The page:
4. The LME global movement7 has been advancing in a pathway parallel to the United Nations policies emerging from three world conferences on the environment focused on mitigating the effects of human and environmental stressors on the planet: the United Nations Conference on Environment and Development (UNCED) in 19928; the World Summit on Sustainable Development (WSSD) in 20029; and the United Nations Conference on Environment and Development (UNCED +20) convened in Rio in 201210.
5. In 2015, the UN included a specific goal and targets for sustainable development of the oceans from an ecosystems perspective (SDG 14)11. And in 2019, the UN adopted a proclamation for designating the years 2021-2030 as the Decade of Ocean Science for Sustainable Development12.
Part III. LME Best Practices in Support of UN Ocean Goal and Targets for Sustainable Ocean Development
In support of meeting the objectives of UN SDG 14 and the Decade of Ocean Science, this Portfolio brings together relevant actions and results for achieving SDG 14 targets.
1. Definitive LME Volume
A 694-page e-book of 50 chapters of selected published best science practices in support of LME sustainable development titled Ocean Sustainability, Assessing and Managing the World’s Large Marine Ecosystems. The selected papers from the published LME literature are examples of best practices for supporting an ecosystems-based approach to LME assessment and management based on the results of studies of LME (i) productivity, (ii) fish and fisheries, (iii) pollution and ecosystem health, (iv) socioeconomics, and (v) governance. The e-book is available on request from IW:LEARN and SCOPE.
2. LMEs and UN Sustainable Development Goal for the Ocean
The GEF LME:LEARN 20 pg. booklet published in 2017 titled The Large Marine Ecosystems Approach, An Engine for Achieving SDG 14 (2017) can be downloaded from https://www.iwlearn.net/documents/23964.
3. LME Encyclopedia Definition
A recent description of the LME assessment and management movement toward sustainable development titled Large Marine Ecosystems is published in Encyclopedia of Ocean Sciences, 3rd Edition (2019), vol. 1, pp 709-723, (eds.) J. K. Cochran, J. H. Bokuniewicz, and P. L. Yager (Elsevier, The Netherlands). See Chapter 1 in e-book Ocean Sustainability, Assessing and Managing the World’s Large Marine Ecosystems.
4. LME Documentary Film
A 26-minute DVD illustrating the LME approach titled Turning the Tide: Sustaining Earth’s Large Marine Ecosystems developed in collaboration with Francoise Odendaal, UNDP, GEF and NOAA can be viewed at https://www.youtube.com/watch?v=-Cr7QiGmbCQ.
5. LME Self-Learning Certification Course
Access to a free 6-week self-learning course developed by NOAA and the University of Cape Town titled Large Marine Ecosystems Assessment and Management, available on the Coursera platform www.coursera.org/learn/large-marine-ecosystems.
6. LME Bibliography
An annotated bibliography of LME volumes and journal articles has been published titled Large Marine Ecosystems of the World: An Annotated Bibliography. It is available from https://spo.nmfs.noaa.gov/sites/default/files/TM167.pdf.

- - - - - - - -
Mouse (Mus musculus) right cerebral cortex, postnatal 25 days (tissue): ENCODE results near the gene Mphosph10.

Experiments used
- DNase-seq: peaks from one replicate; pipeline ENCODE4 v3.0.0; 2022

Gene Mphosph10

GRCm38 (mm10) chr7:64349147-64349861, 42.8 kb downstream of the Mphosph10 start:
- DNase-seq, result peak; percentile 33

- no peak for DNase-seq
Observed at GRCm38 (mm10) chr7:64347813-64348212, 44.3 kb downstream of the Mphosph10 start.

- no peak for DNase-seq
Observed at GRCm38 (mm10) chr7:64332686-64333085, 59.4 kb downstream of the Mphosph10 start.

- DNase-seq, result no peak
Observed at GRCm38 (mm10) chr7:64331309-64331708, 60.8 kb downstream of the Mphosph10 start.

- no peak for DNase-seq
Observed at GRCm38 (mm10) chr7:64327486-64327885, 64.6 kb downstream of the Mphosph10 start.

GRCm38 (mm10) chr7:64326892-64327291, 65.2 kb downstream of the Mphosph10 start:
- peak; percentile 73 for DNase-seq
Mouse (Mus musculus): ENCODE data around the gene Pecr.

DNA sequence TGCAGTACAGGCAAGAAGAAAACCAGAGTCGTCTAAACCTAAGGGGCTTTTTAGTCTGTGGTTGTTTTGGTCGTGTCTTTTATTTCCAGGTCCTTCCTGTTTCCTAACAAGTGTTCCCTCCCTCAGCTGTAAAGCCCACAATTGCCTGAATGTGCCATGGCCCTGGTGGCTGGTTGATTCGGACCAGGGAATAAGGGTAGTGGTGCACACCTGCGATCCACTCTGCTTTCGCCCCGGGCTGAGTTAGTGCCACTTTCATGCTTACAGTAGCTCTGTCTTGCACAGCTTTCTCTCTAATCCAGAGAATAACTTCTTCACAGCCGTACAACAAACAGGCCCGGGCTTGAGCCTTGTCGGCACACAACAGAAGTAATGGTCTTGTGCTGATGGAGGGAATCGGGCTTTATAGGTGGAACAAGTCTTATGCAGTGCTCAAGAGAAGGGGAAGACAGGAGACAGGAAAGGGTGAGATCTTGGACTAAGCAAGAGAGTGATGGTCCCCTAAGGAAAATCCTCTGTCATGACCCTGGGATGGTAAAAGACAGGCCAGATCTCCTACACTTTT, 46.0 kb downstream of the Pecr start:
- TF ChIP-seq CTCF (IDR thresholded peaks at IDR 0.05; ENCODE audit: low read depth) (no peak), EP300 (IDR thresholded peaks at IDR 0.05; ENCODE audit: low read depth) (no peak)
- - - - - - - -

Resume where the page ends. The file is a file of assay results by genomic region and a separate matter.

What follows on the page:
Part IV. Results of 2020 webinar titled Global Ocean Series, Linking Large Marine Ecosystems to Local Science and Management for Sustainable Development
1. Report of the Global Ocean Series
A series of webinars focused on linking the scales of assessment and management practices from local to national to international and the entire spatial domains of LMEs was conducted from 20 May to 26 June 2020. The series was organized by the Coastal Resources Center of the University of Rhode Island, IOC-UNESCO, IW:LEARN, UNDP, GEF, and the Walton Family Foundation. The webinar series was well attended with over 250 participants from more than 40 countries. The summary report of the webinars includes three recommendations: 1) better understanding of connections between coastal and ocean processes on multiple scales and different time frames; 2) improved communication among professionals and stakeholders conducting the studies at different scales is essential; and 3) encourage greater effort in the collaboration among stakeholders, including between developers and managers. The report is available at https://iwlearn.net/marine.
2. LME Theme Volumes Relevant to the 2020 Webinar Series
Examples of studies relevant to the webinar series report recommendations can be found in results of multiple scale assessments in a number of LME papers published in four special issues of the Elsevier Science journals Environmental Development and Deep-Sea Research Part II: Topical Studies in Oceanography. Titles and authors of these studies reaching a large readership are provided in the following links.
- Ecosystem Based Management of Large Marine Ecosystems (ENVDEV, vol. 17, Part 1, 2016) https://www.sciencedirect.com/journal/environmental-development/vol/17/suppl/S1
- Large Marine Ecosystems of Latin America and the Caribbean: Assessment, Sustainability, and Management (ENVDEV, vol. 22, 2017)
- Large Marine Ecosystems of Asia: Assessment, Sustainability, and Management (DSRII, vol. 163, 2019) https://www.sciencedirect.com/journal/deep-sea-research-part-ii-topical-studies-in-oceanography/vol/163/suppl/C
- Large Marine Ecosystems of Africa: Assessment, Sustainability, and Management (ENVDEV, vol. 36, December 2020) https://www.sciencedirect.com/journal/environmental-development/vol/36/suppl/C
- Pauly, D., Lam, V.W.Y. 2016. Chapter 6.1: The Status of fisheries in large marine ecosystems, 1950–2010. In IOC-UNESCO and UNEP (2016). In Large Marine Ecosystems: Status and Trends, pp 113-137. United Nations Environment Programme, Nairobi.
- Kubiszewski, I., R. Costanza, S. Anderson, P. Sutton. 2017. The future value of ecosystem services: Global scenarios and national implications. Ecosystem Services, 26 (2017): 289-301.